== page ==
Public works director finishes final day

By Kevin Wilson: CNJ staff writer

Harry Wang said goodbye to a job, and a place he considers his hometown.

Wang, the outgoing public works director, finished out his final day on the job after 15 years with the city, and was recognized for his service during an otherwise light Clovis City Commission meeting.

Wang accepted a city position in North Las Vegas, Nev. last month.

In summing up his 15 years — 5,393 days, by his estimate — he said he would always have a place in his heart for Clovis, and said it was the longest he’d ever stayed in one place.

“If anybody asks me where I’m from,” Wang said, “I’ll tell them Clovis.”

Wang served as public works director since 2001, when he took over for Joe Thomas, who left to become assistant city manager.

Now as city manager, Thomas said he could always trust Wang’s recommendations based on the confidence built from the previous nine years.

“We didn’t always agree,” Thomas said. “He would always tell me why, and invariably it was a pretty good reason.”

Applications for the position are open through July. Clint Hurdle, who will fill in on an interim basis, felt the next person had big shoes to fill.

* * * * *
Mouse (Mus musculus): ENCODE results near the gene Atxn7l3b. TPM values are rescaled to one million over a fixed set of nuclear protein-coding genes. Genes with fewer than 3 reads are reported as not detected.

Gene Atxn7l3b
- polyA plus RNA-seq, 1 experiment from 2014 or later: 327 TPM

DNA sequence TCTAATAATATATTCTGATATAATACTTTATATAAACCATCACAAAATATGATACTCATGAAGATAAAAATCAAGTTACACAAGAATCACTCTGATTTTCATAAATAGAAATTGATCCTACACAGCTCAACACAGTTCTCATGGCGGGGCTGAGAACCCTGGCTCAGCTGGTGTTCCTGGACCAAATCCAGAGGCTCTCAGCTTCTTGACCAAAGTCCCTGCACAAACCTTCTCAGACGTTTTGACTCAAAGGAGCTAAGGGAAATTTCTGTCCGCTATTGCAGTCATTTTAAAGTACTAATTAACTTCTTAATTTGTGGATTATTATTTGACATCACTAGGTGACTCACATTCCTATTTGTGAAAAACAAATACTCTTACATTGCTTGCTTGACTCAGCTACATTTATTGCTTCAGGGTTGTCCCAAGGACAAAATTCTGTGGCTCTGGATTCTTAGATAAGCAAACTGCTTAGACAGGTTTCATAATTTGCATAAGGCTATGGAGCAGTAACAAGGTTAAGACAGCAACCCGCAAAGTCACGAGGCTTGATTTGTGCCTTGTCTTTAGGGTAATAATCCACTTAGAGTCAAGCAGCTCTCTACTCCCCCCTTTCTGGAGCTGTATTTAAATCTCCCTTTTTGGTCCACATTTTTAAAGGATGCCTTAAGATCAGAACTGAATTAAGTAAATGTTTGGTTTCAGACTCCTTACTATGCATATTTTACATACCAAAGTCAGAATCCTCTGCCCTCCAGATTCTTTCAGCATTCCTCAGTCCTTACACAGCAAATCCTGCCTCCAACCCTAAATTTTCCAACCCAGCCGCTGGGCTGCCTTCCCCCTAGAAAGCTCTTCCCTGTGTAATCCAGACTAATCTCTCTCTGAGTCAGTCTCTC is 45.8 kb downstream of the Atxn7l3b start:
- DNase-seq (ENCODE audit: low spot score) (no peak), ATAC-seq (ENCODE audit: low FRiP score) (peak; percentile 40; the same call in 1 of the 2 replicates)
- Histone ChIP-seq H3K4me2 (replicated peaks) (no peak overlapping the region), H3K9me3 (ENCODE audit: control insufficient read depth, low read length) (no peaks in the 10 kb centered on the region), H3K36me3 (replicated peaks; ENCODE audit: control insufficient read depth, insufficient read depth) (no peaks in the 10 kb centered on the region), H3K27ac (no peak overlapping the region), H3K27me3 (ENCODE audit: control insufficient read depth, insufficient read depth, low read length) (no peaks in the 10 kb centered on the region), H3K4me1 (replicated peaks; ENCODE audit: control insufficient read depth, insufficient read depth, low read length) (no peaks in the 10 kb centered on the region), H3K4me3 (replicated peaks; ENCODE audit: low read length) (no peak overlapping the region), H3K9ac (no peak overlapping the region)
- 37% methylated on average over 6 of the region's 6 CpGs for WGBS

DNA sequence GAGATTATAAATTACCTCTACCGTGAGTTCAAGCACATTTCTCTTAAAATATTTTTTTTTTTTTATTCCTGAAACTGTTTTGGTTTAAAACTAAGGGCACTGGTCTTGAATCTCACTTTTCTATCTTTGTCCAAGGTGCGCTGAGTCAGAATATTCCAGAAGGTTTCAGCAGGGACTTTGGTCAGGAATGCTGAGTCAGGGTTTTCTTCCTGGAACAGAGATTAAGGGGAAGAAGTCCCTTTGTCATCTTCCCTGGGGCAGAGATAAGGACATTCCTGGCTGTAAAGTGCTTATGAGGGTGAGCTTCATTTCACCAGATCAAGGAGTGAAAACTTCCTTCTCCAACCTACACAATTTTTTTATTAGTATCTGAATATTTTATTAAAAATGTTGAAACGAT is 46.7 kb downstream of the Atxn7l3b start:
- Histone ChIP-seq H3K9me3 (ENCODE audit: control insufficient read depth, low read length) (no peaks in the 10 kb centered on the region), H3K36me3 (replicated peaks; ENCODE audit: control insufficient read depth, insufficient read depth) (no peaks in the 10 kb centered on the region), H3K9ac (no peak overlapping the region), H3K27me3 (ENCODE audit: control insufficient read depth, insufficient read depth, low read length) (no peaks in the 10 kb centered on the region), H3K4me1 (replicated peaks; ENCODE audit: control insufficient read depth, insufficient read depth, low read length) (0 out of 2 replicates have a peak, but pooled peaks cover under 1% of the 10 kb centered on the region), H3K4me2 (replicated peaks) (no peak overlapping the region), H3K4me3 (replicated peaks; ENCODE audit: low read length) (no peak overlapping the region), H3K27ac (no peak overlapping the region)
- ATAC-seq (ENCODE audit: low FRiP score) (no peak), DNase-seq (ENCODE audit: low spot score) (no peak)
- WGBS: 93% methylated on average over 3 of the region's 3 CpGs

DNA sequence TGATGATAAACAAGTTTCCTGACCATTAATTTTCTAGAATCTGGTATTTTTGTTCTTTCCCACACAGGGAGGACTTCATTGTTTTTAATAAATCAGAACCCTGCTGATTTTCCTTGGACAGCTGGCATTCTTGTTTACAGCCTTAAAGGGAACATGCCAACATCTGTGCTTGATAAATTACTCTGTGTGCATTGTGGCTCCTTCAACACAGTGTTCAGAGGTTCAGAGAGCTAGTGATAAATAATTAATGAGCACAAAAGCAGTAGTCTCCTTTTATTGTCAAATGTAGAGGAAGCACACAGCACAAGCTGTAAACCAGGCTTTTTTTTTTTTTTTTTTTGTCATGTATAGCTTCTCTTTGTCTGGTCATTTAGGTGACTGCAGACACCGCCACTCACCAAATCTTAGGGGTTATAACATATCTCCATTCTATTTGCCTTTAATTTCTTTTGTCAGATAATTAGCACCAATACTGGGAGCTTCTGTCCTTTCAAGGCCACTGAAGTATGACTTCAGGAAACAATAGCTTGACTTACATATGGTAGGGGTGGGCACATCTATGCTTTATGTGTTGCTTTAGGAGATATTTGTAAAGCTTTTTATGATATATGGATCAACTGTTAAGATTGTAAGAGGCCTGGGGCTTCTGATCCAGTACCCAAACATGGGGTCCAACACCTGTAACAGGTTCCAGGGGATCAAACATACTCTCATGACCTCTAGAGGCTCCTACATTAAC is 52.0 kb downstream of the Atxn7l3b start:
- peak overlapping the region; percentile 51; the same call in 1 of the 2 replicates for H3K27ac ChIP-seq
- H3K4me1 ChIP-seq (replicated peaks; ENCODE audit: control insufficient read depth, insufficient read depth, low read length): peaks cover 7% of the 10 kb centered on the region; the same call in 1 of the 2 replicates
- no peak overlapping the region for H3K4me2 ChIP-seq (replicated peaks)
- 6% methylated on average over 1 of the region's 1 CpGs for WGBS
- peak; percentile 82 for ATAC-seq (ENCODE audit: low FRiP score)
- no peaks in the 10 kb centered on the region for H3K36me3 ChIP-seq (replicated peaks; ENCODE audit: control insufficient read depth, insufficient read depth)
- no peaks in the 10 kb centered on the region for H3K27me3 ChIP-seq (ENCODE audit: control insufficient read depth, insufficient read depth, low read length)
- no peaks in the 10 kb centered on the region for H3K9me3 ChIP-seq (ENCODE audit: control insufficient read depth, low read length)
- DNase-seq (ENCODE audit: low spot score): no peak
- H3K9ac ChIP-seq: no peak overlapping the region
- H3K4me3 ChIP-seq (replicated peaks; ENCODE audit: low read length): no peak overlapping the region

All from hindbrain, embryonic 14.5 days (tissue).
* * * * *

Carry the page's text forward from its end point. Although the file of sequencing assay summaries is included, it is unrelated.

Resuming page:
“Nobody can know how much Harry knows about engineering until he tries to cram 15 years into three hours,” Hurdle said. “I’ll do my best to keep up his good work in my interim position.”

After receiving a plaque from the city and a framed photo of Clovis city employees, Wang recommended three task orders for the city. All three passed 8-0:

• Review and feasibility analysis on a mid-term landfill permit review. Wang said the work was beyond the ability of the city staff to handle, even with an adjusted deadline of Oct. 1. The $77,591.36 to pay Camp Dresser and McKee, Inc., would come from the city’s solid waste fund.

• Preparation of emergency action plans for the three dams the city owns (New Pond, Ned Houk Park and Ingram Lake). Thomas said the findings would likely be an attachment to the city’s emergency plans, but noted the chances of catastrophic damage are minimal. The $75,445.11 for Camp Dresser and McKee, Inc. would come from the city’s drainage fund.

• A bi-annual evaluation of the groundwater remediation well at the landfill. Camp Dresser and McKee, Inc. will do the review at a cost of $20,466.84, paid through the solid waste fund.